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2014 Women's U18 Team

USA Women Ready To Defend U18 Gold Medal

  • Date:
    Aug 5, 2014

Colorado Springs, Colorado

The journey for the 2014 USA Basketball Women’s U18 National Team technically began with trials for the team back in May, but now, after 11 days of training camp from July 26 through Aug. 5, it is time for the real fun to start.

The USA U18 women, which will be looking for a seventh-straight gold medal in FIBA Americas U18 Championship play, will tip off against Mexico at 6 p.m (MDT) on Aug. 6 in Sports Center I at the U.S. Olympic Training Center in Colorado Springs, Colorado.

With a few exceptions, the USA has practiced twice each day. Typically, the team practiced in the morning and scrimmaged local volunteers in the evenings, at least that was before Canada, Brazil and Chile arrived in the past few days. Then, the USA scrimmaged those teams.

“After going a week of two-a-day practices and now getting a chance to scrimmage and play against other teams, we are excited,” said Paris Kea (Page H.S./Greensboro, N.C.), a U.S. guard and Vanderbilt incoming freshman. “We are having fun.”

Most of the players however, including Kea, will admit that training camp has been challenging as well. One factor that U.S. forward/center Beatrice Mompremier (Miami H.S./Miami, Fla.) said she was not prepared for is the elevation of Colorado Springs, which sits at more than 6,000 feet above sea level.

“I guess I was not in good condition when I came,” Mompremier said. “The altitude made it hard for me to breathe. It has gotten way better from the first day, though.”

It is not only the physical condition of the team members that have dramatically improved for the USA. Head coach Dawn Staley (University of South Carolina) said she is excited about the evolution of the team’s defense.

“There has been a ton of growth from the very first scrimmage that we had where we had maybe about an hour practice, and then we scrimmaged some very good guys,” Staley said. “It exposed us, and actually, it made me as a coach speed up some of the things that I wanted to implement to help them along the way. The number one thing was defense, and I think this team has come a long, long way in just a week with the versatile things that we can do from a defensive standpoint.

“I think we are getting excited,” Staley said about the upcoming tournament. “We have beat each other up in the morning practice and then depending on who we scrimmaged, either we were getting beat up, or we had some pretty good competition in some of the other national teams. I think we want to play for a stake, for a gold medal. That’s why we are here, so we are getting a little bit antsy about playing the real competition.”

As it did in 2006 and 2010, USA Basketball is hosting the FIBA Americas U18 Championship for Women in Colorado Springs, and Kea said the language barrier is one of the most interesting things about this experience. Most of the teams including Argentina, Chile, El Salvador, Mexico and Puerto Rico, speak Spanish, Brazil speaks Portuguese, and Canada, of course, speaks English.

“It’s kind of fun,” Kea explained. “You kind of laugh at everything. Not really knowing what to say, so you just grin and smile and wave.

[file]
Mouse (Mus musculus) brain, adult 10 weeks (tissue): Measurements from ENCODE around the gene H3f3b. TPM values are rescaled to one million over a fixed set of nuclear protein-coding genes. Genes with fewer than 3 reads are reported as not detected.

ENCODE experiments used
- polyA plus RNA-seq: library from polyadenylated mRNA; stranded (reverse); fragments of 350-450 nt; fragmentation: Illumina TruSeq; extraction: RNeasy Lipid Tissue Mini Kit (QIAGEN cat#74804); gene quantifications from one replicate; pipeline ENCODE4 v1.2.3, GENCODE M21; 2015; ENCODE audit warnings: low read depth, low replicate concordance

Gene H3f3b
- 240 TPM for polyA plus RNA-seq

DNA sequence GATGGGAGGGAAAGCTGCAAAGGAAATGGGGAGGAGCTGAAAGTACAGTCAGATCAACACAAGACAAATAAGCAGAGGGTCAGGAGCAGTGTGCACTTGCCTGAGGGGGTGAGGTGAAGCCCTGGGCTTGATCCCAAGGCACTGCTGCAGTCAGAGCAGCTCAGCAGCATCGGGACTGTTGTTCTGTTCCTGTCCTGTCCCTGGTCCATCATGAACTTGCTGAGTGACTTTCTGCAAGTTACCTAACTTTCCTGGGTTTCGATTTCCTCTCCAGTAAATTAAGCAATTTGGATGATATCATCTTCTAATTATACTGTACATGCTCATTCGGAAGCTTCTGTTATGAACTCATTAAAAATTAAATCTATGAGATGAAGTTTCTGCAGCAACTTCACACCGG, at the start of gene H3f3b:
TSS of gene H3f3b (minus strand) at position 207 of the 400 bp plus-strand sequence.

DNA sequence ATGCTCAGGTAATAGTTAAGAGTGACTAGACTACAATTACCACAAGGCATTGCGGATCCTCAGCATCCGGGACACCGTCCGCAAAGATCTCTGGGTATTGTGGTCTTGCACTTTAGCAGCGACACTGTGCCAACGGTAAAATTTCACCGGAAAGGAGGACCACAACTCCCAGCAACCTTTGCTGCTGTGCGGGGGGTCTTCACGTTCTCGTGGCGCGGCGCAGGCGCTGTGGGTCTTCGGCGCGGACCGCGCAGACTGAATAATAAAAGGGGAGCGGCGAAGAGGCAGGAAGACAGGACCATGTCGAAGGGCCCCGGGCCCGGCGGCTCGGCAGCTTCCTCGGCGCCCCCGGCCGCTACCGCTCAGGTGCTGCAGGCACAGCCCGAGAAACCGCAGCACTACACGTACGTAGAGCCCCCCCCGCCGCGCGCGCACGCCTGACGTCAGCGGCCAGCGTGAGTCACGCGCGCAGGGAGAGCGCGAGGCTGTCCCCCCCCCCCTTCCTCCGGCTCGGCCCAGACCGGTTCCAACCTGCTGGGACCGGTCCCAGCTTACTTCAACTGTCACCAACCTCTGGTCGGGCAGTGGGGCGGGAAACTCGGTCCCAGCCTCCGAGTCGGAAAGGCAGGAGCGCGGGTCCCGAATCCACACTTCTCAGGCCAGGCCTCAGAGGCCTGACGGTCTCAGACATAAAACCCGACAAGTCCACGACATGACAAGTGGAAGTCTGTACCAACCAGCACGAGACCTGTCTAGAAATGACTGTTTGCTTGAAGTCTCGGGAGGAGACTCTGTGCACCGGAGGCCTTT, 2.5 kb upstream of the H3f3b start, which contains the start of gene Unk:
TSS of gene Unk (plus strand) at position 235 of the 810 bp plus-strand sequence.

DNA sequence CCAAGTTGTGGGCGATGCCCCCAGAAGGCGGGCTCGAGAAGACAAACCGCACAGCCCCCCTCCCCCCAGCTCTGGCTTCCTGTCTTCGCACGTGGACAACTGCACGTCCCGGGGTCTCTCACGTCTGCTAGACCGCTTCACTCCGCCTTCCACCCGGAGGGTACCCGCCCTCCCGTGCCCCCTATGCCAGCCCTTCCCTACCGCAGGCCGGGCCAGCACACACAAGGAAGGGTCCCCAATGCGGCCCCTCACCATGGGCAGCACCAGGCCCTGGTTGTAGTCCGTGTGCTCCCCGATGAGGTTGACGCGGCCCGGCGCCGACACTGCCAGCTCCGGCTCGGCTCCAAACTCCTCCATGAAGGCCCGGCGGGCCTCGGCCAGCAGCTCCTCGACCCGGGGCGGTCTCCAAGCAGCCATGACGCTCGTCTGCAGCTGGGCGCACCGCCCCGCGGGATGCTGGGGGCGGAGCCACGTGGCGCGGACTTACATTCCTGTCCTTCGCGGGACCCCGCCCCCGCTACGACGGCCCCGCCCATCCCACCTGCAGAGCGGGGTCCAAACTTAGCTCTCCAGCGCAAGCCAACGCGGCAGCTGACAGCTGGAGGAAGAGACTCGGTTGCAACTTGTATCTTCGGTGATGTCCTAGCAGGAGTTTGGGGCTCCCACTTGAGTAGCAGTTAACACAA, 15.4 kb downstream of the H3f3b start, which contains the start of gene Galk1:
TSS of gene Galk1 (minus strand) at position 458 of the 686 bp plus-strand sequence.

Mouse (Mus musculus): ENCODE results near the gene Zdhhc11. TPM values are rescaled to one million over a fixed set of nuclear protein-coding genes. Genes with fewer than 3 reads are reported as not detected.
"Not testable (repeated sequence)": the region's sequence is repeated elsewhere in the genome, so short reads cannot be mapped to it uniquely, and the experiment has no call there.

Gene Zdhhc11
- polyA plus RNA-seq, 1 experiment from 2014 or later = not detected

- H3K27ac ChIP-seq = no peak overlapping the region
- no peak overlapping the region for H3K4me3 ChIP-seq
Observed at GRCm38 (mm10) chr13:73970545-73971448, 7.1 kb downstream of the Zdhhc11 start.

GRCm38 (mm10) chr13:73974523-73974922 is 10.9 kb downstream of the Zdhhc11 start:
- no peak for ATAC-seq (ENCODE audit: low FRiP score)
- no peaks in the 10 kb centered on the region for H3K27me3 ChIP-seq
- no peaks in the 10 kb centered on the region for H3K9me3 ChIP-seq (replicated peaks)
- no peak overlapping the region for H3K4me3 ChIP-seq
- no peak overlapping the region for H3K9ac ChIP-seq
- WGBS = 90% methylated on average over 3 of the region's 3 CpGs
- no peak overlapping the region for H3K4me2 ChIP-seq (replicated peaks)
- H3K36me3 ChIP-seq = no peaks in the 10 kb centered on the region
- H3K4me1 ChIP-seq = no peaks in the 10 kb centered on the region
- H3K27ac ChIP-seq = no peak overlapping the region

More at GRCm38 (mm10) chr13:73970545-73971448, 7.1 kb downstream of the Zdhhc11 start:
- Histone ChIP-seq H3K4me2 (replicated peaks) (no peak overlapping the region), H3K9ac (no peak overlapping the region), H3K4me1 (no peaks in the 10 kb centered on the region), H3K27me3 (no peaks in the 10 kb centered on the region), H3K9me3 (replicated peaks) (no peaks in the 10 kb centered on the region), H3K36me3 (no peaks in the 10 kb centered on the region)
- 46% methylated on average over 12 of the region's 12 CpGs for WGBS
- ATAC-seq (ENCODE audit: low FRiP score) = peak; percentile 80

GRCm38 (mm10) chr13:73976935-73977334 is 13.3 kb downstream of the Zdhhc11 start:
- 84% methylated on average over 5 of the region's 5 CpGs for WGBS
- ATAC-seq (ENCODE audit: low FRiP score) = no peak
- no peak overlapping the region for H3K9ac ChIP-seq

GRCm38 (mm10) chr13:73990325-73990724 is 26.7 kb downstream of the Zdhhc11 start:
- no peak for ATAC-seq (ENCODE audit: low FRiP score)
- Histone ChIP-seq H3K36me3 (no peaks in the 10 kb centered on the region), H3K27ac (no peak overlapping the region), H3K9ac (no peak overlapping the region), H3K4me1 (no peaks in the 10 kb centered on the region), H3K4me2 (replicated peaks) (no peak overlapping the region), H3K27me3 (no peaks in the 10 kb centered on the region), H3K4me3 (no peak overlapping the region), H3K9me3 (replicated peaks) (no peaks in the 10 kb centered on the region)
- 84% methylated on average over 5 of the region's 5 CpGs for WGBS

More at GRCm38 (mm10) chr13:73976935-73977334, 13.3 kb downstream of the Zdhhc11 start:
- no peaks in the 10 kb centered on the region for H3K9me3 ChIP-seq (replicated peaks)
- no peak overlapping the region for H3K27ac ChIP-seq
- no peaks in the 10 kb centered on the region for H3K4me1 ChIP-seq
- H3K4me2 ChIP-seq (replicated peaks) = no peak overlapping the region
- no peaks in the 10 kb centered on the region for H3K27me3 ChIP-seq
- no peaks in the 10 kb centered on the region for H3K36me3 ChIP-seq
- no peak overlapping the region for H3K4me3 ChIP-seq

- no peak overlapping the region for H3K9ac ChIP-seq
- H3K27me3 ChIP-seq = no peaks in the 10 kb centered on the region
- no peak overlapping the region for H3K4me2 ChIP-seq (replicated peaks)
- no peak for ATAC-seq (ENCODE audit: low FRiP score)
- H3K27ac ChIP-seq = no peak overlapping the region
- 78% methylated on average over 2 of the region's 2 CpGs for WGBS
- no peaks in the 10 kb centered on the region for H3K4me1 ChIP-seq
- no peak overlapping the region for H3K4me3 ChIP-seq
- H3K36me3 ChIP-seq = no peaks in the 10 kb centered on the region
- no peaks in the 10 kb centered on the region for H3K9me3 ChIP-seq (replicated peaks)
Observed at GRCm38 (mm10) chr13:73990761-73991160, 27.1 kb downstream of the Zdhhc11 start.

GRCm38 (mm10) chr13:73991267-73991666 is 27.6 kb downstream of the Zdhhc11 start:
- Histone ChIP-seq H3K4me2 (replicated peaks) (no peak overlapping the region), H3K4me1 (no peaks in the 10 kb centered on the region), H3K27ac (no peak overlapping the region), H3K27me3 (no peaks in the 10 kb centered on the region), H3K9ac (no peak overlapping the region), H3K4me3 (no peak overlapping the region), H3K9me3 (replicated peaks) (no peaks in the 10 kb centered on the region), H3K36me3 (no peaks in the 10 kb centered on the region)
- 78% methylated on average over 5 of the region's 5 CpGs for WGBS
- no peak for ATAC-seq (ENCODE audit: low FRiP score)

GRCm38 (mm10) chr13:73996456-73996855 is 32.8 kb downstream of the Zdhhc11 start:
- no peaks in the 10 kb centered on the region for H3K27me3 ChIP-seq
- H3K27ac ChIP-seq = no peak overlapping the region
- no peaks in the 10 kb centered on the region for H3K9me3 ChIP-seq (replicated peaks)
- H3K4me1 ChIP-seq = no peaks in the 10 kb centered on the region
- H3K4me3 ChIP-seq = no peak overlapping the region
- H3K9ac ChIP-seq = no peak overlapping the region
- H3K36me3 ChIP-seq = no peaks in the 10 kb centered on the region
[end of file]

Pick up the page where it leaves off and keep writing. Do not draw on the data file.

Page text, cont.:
“We are trying not to stare too much. We are trying to welcome them to the training center and welcome them to the USA.”

Another adjustment for the U.S. team is that FIBA and FIBA Americas basketball rules are significantly different than American basketball, including the fact that no player can call a timeout, ever, and that timeouts only can be called on a dead ball.

Even Staley, who is a three-time Olympic gold medalist and was an assistant coach for the 2008 U.S. Olympic Women’s Basketball Team is learning along the way.

“There is not a lot of breakage in the game, so to find a way to comfortably substitute without having your players totally exhausted, it’s challenging,” Staley said. “But we are using this time to figure those things out. When you can’t stop the game by using a timeout, it’s kind of hard to manage that.”

While the team members and coaches have improved on their all-around understanding of international basketball and worked on developing the team’s execution, one thing that has come naturally is the team’s style of play.

“I think the strength of this team is versatility,” Staley said. “We have a couple of people that can play different positions. They allow us to play different types of defenses as well, in a short period of time, which is a true mark of a good team —being able to make adjustments and execute those adjustments.”

Also emerging in the past 11 days has been the team’s chemistry. For Mompremier, that has been one of the highlights of her time with USA Basketball. 

“That everyone cheers each other on and encourages everybody to get better,” Mompremier responded when asked about the best part of training camp.

Soon, though, the highlights for the players undoubtedly will come from one of its five games.

“I have kind of imaged it,” Mompremier said of taking the court wearing her USA Basketball jersey. “I’m excited to play, just excited to play.”

If you are in the Colorado Springs area, the tournament is free admission and open to the public. You can also watch it live online at fibaamericas.com.

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